MINNEAPOLIS (WCCO) — There have been many who have expressed concerns about whether the state is prepared to handle a train accident like the one in Casselton, or even worse Quebec.
WCCO’s Al Schoch has more on that, and continues our five-part series “Tracking Danger: Minnesota’s Crude Reality.”
The 2015 legislative session isn’t the first time Minnesota lawmakers looked to make railways safe when oil is transported from North Dakota.
“A little over a year ago, we introduced a series of oil transportation safety measures,” Rep. Frank Hornstein, D-61A, lead Democrat of the House Transportation committee said. “We need to make sure that our areas where these trains are crossing roads and are in constant contact with other traffic are as safe as possible, so that we can prevent these accidents from happening before they happen.”
Last year, lawmakers approved an increase in the number of track inspectors. They also provided funds to train first responders. A key part of the legislation was asking MnDOT to recommend which railroad crossings need safety upgrades. That report is part of legislation introduced in March. The bill calls on railroads to pay for the improvements.
“These railroad companies are making a handsome profit,” Hornstein said. “Some have made 600 percent increases in their profits over the last year. They can well afford to pay for these improvements. It shouldn’t fall on the taxpayers. It shouldn’t fall on the people of Minnesota.”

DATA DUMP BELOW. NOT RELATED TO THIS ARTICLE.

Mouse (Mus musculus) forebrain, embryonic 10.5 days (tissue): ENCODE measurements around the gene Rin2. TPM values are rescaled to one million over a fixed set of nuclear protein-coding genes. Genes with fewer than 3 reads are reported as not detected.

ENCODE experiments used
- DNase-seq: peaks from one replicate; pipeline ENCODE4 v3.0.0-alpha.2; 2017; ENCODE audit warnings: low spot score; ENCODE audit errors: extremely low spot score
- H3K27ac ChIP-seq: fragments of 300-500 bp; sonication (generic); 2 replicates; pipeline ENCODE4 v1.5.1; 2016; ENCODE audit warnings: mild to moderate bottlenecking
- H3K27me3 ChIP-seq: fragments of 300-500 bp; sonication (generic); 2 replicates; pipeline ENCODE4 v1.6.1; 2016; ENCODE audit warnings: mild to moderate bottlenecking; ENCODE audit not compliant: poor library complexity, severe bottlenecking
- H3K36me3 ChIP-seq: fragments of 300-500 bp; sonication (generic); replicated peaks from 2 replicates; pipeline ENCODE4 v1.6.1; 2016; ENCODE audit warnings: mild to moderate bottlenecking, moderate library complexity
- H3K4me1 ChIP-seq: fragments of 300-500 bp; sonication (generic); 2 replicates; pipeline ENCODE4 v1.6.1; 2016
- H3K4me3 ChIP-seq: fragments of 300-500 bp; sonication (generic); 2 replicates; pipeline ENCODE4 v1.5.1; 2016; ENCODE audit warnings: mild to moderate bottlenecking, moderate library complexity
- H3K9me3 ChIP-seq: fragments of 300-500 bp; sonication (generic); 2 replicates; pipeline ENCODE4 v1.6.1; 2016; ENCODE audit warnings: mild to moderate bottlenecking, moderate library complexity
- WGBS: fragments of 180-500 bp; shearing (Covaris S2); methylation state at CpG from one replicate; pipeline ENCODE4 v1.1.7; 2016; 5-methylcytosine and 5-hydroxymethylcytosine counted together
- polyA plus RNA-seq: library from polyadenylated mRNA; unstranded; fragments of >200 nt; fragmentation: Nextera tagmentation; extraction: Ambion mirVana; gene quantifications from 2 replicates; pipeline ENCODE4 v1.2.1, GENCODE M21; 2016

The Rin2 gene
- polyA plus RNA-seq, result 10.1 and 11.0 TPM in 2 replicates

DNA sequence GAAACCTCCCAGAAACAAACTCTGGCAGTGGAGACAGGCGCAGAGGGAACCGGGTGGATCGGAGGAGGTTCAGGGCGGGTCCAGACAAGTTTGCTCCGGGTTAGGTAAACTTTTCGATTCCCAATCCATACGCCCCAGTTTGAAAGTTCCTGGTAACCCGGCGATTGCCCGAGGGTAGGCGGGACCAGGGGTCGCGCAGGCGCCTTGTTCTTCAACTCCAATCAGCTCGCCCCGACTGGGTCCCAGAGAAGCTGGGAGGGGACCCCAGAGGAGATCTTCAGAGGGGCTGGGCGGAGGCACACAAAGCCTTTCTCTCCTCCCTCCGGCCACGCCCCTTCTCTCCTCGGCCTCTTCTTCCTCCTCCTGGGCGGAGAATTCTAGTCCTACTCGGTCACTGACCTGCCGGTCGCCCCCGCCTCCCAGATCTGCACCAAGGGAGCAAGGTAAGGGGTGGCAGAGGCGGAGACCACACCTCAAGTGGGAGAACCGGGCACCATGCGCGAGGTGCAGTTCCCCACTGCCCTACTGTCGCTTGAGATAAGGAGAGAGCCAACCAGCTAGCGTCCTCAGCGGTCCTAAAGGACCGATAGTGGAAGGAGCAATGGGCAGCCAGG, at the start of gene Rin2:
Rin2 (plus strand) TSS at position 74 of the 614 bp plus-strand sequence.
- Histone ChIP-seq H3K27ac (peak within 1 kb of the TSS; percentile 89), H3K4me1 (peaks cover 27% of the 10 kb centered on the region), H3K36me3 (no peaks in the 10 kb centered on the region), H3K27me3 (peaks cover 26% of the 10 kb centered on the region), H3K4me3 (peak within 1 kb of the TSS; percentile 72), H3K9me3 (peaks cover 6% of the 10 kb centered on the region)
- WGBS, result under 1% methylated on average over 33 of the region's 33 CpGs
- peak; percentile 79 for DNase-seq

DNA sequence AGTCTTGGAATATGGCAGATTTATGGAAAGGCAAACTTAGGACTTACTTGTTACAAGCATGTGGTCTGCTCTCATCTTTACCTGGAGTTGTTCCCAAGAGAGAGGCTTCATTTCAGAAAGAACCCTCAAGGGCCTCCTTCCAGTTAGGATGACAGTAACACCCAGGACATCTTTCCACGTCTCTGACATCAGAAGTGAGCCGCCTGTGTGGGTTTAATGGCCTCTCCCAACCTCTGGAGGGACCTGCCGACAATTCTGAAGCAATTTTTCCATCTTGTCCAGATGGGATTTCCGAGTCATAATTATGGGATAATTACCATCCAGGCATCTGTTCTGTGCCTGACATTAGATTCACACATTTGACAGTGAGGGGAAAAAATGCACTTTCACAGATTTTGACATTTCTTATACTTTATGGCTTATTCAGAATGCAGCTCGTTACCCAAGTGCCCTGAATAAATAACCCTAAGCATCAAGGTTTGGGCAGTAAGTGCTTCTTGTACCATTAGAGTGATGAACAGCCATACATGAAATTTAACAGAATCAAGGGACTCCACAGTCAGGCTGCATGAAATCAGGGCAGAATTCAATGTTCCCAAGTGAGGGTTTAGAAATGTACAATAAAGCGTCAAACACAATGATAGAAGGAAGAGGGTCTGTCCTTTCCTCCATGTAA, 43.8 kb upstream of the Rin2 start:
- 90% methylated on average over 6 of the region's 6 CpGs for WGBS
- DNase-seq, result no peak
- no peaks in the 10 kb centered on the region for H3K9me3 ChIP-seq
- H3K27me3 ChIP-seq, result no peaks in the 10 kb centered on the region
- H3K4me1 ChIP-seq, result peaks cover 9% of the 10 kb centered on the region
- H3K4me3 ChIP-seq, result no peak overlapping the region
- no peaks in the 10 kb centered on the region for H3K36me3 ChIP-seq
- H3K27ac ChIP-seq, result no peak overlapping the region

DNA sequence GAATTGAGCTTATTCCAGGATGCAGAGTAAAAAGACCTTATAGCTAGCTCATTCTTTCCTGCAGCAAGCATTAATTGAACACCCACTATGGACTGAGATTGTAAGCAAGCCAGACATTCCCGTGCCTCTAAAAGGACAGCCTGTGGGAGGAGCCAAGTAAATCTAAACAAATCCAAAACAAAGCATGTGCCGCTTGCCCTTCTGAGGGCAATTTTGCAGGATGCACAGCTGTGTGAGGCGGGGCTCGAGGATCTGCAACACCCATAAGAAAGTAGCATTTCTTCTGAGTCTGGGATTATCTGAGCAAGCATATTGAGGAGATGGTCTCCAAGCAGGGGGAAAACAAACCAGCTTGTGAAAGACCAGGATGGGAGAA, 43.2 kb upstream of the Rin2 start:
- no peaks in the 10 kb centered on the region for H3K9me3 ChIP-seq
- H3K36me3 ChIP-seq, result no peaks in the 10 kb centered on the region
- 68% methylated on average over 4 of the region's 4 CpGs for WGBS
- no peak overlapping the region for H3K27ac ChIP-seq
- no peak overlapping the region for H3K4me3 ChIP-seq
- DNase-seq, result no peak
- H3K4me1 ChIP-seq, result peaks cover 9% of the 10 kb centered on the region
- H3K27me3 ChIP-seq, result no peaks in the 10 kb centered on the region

There are mixed reviews on a public safety report describing how prepared the state in in case of an oil car explosion. That’s something Rep. John Lesch, D-66B, is reminded of every day when he approaches a rail crossing on his way to the capitol.
“I see them going through all the time,” Lesch said. “That’s the route that I take to work. I’d say maybe about a third of the time I have to wait for a train.”
That lays bare another issue with the oil trains. Some pull more than 100 cars, leaving traffic at a standstill at crossings. The fear is first responders can be cut off by the trains while trying to drive to emergency sites.
“If those trains are rumbling through our neighborhoods, they’ve got insurance taken care of. What about our safety?” Lesch said.
Many lawmakers agree rail safety for oil trains has to be updated every year.